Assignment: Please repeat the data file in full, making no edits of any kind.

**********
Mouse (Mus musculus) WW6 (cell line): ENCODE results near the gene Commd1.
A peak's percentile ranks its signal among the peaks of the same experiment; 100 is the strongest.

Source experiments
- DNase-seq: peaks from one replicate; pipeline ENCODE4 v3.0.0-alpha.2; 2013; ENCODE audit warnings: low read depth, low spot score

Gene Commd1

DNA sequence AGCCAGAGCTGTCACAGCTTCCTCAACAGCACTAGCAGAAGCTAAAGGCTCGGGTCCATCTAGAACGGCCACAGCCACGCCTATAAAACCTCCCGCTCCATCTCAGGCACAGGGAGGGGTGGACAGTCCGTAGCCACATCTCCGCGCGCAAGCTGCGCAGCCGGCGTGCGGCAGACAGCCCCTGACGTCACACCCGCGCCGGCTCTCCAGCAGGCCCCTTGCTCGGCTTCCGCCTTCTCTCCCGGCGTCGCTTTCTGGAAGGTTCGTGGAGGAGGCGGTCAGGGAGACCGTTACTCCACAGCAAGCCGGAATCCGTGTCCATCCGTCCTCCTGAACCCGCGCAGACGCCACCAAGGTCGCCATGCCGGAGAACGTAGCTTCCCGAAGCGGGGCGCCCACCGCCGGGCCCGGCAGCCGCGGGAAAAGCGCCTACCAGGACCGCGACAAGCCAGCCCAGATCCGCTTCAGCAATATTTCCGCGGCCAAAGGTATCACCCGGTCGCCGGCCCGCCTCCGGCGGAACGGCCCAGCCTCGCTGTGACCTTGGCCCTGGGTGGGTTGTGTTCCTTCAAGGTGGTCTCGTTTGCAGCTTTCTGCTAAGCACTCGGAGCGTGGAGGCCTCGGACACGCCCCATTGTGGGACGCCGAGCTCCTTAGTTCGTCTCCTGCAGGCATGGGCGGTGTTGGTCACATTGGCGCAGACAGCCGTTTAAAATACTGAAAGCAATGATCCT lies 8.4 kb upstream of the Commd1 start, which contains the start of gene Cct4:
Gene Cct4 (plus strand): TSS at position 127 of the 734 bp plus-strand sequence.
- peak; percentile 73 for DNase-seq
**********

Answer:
Mouse (Mus musculus) WW6 (cell line): ENCODE results near the gene Commd1.
A peak's percentile ranks its signal among the peaks of the same experiment; 100 is the strongest.

Source experiments
- DNase-seq: peaks from one replicate; pipeline ENCODE4 v3.0.0-alpha.2; 2013; ENCODE audit warnings: low read depth, low spot score

Gene Commd1

DNA sequence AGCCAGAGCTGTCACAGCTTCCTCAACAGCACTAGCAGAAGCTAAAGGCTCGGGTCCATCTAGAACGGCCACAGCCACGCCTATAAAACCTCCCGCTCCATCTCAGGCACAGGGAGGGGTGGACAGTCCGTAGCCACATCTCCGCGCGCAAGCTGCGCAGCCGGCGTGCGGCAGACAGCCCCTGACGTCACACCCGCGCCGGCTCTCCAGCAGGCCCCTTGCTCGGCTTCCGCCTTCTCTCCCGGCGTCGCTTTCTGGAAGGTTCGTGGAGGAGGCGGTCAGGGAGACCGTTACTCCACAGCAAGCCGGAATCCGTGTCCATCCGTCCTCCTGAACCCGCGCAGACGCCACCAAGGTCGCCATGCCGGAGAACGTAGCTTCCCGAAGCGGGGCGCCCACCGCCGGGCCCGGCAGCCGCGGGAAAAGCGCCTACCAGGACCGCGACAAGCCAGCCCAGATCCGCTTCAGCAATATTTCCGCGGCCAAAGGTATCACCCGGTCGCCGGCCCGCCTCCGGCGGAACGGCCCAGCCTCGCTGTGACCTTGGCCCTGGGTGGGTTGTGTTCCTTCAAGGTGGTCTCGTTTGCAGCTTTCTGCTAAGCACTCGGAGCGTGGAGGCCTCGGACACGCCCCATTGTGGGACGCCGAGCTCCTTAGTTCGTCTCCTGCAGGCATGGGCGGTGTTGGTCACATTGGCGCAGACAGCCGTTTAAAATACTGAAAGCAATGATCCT lies 8.4 kb upstream of the Commd1 start, which contains the start of gene Cct4:
Gene Cct4 (plus strand): TSS at position 127 of the 734 bp plus-strand sequence.
- peak; percentile 73 for DNase-seq